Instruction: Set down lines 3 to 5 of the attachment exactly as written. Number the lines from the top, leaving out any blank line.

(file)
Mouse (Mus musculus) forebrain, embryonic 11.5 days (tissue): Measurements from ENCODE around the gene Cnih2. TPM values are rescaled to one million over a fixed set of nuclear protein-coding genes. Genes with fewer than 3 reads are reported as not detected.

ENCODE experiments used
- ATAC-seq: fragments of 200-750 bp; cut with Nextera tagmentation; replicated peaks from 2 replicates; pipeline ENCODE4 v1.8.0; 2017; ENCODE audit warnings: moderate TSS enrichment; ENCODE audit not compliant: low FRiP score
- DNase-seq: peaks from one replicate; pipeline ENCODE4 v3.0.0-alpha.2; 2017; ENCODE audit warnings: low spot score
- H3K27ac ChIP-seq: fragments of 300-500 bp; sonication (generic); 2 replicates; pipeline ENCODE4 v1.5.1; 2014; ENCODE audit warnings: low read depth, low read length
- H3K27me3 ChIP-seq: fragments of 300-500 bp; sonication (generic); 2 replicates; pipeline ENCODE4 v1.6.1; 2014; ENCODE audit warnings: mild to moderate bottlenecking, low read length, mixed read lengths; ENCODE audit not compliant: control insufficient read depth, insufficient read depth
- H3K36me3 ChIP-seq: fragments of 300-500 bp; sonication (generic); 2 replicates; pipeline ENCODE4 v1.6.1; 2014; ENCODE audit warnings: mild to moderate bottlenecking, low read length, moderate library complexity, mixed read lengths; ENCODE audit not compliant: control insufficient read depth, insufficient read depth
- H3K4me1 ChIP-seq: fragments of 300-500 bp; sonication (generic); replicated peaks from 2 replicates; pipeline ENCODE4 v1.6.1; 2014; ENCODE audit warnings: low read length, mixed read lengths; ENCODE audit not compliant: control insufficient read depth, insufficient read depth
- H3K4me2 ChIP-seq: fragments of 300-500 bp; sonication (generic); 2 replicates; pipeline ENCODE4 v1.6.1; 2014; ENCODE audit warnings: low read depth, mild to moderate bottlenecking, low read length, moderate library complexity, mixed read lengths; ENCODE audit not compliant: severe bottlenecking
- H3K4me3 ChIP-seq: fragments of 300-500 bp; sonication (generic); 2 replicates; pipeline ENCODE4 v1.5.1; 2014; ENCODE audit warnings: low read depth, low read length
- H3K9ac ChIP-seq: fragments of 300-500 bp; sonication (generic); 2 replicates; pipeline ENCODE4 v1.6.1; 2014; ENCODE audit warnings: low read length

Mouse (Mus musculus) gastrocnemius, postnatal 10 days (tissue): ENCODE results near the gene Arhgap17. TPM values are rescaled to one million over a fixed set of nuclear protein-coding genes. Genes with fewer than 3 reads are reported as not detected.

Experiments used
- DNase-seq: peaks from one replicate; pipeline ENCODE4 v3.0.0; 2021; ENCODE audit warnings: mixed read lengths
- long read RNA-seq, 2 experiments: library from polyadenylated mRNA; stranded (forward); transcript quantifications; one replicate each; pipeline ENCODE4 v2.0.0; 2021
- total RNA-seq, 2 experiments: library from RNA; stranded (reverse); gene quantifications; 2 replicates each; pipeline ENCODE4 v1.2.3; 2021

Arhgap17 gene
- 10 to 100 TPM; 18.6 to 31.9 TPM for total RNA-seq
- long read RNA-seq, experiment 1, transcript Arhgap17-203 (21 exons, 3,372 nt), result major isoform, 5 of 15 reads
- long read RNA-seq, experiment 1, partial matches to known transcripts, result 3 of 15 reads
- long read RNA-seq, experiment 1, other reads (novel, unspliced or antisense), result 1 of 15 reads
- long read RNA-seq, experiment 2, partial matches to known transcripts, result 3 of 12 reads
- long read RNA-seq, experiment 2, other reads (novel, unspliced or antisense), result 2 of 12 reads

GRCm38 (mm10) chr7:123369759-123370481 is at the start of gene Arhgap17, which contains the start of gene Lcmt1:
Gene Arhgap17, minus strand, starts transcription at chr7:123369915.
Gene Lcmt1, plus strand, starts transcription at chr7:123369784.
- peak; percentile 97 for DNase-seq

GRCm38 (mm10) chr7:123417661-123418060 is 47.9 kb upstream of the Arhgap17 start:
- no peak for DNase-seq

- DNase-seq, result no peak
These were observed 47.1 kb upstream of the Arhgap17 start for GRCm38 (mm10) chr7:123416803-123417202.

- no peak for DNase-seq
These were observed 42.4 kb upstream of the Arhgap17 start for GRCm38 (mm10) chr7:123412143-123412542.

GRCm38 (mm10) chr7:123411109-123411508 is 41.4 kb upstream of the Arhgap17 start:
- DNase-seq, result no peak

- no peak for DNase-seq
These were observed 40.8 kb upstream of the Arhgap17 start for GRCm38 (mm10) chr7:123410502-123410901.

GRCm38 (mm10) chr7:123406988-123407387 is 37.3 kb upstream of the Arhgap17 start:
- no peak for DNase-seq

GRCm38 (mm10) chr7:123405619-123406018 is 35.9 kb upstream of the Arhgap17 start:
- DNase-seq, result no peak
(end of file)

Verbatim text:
- ATAC-seq: fragments of 200-750 bp; cut with Nextera tagmentation; replicated peaks from 2 replicates; pipeline ENCODE4 v1.8.0; 2017; ENCODE audit warnings: moderate TSS enrichment; ENCODE audit not compliant: low FRiP score
- DNase-seq: peaks from one replicate; pipeline ENCODE4 v3.0.0-alpha.2; 2017; ENCODE audit warnings: low spot score
- H3K27ac ChIP-seq: fragments of 300-500 bp; sonication (generic); 2 replicates; pipeline ENCODE4 v1.5.1; 2014; ENCODE audit warnings: low read depth, low read length